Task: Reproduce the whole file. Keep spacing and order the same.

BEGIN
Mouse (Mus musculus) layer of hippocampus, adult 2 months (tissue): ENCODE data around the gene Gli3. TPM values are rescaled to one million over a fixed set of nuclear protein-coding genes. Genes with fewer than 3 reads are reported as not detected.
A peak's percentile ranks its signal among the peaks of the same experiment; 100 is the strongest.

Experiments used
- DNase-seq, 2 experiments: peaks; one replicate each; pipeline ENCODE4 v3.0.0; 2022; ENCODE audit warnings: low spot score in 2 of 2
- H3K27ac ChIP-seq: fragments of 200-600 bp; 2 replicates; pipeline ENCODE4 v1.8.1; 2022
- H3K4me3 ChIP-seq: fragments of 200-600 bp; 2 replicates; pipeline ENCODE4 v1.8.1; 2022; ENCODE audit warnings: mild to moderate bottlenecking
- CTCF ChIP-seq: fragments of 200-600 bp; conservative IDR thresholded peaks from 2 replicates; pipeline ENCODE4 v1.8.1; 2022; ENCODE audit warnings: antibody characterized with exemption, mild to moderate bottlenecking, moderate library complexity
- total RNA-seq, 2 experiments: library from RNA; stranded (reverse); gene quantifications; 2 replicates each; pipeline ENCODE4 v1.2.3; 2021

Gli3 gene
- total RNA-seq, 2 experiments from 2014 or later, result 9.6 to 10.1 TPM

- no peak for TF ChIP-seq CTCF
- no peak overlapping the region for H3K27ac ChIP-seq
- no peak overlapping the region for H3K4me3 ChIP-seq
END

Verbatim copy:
Mouse (Mus musculus) layer of hippocampus, adult 2 months (tissue): ENCODE data around the gene Gli3. TPM values are rescaled to one million over a fixed set of nuclear protein-coding genes. Genes with fewer than 3 reads are reported as not detected.
A peak's percentile ranks its signal among the peaks of the same experiment; 100 is the strongest.

Experiments used
- DNase-seq, 2 experiments: peaks; one replicate each; pipeline ENCODE4 v3.0.0; 2022; ENCODE audit warnings: low spot score in 2 of 2
- H3K27ac ChIP-seq: fragments of 200-600 bp; 2 replicates; pipeline ENCODE4 v1.8.1; 2022
- H3K4me3 ChIP-seq: fragments of 200-600 bp; 2 replicates; pipeline ENCODE4 v1.8.1; 2022; ENCODE audit warnings: mild to moderate bottlenecking
- CTCF ChIP-seq: fragments of 200-600 bp; conservative IDR thresholded peaks from 2 replicates; pipeline ENCODE4 v1.8.1; 2022; ENCODE audit warnings: antibody characterized with exemption, mild to moderate bottlenecking, moderate library complexity
- total RNA-seq, 2 experiments: library from RNA; stranded (reverse); gene quantifications; 2 replicates each; pipeline ENCODE4 v1.2.3; 2021

Gli3 gene
- total RNA-seq, 2 experiments from 2014 or later, result 9.6 to 10.1 TPM

- no peak for TF ChIP-seq CTCF
- no peak overlapping the region for H3K27ac ChIP-seq
- no peak overlapping the region for H3K4me3 ChIP-seq